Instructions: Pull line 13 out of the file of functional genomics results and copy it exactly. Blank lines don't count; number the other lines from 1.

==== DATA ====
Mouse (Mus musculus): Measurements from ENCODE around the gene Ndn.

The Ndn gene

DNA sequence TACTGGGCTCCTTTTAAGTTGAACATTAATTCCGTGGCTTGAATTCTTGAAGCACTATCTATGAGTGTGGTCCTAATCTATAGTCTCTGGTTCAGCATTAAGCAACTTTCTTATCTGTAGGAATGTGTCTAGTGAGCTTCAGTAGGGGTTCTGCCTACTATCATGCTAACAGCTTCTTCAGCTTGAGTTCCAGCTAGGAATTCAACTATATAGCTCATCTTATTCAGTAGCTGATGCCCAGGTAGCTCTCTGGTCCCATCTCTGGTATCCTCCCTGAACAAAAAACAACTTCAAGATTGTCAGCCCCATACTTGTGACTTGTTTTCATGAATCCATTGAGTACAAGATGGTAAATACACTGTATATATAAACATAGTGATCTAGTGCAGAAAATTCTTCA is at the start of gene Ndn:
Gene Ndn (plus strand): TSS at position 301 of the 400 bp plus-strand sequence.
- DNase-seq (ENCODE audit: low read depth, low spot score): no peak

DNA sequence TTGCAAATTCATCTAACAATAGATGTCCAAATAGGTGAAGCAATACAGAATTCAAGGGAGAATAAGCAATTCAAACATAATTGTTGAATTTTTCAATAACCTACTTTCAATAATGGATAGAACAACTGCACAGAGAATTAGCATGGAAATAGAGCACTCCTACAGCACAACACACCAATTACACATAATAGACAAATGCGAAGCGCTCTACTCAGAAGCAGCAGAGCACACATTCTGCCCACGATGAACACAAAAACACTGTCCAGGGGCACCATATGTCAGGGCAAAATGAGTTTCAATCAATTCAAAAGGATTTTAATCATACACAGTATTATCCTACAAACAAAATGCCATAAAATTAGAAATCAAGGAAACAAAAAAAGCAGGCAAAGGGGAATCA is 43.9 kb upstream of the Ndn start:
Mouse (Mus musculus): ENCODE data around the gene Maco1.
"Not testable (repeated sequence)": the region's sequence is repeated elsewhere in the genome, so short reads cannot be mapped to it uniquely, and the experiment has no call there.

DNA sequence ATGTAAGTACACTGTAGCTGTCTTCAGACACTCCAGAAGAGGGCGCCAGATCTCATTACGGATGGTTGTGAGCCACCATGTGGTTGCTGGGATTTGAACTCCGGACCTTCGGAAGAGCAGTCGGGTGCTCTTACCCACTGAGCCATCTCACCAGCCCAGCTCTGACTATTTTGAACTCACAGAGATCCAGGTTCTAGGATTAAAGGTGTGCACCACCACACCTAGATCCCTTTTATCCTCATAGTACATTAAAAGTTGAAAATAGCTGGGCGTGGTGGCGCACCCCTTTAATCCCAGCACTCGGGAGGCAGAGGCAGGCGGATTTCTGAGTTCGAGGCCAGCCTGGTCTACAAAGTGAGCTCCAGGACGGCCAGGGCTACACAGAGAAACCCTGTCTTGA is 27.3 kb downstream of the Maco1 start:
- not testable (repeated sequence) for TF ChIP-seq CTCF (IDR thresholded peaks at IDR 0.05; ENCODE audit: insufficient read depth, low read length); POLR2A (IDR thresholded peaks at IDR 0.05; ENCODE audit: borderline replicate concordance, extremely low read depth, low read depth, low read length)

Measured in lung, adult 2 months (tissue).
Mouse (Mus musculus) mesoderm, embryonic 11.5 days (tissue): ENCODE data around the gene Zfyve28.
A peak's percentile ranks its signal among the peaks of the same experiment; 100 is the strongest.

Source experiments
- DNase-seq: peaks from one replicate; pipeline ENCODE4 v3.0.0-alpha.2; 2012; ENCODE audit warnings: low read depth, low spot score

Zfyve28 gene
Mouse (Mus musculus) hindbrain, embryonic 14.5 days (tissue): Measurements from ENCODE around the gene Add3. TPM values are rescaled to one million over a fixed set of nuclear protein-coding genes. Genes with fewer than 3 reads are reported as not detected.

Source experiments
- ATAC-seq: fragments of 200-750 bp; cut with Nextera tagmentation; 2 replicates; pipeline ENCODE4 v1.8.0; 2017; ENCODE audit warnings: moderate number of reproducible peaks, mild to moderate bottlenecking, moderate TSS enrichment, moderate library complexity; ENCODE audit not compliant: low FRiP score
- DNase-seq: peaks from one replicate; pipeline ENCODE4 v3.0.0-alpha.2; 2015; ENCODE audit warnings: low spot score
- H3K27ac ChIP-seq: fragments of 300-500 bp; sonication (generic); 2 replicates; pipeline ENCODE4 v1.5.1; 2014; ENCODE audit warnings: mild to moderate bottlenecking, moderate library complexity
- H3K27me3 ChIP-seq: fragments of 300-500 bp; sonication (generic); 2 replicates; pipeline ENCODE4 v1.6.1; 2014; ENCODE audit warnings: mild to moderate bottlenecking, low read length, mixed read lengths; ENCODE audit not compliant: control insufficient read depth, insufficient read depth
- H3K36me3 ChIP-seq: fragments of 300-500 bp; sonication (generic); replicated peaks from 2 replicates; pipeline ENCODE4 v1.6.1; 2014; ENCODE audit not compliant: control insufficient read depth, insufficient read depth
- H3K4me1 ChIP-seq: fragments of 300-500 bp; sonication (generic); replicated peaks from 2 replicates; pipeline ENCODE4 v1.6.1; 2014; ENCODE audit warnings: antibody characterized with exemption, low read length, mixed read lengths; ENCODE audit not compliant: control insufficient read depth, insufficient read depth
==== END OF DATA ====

A peak's percentile ranks its signal among the peaks of the same experiment; 100 is the strongest.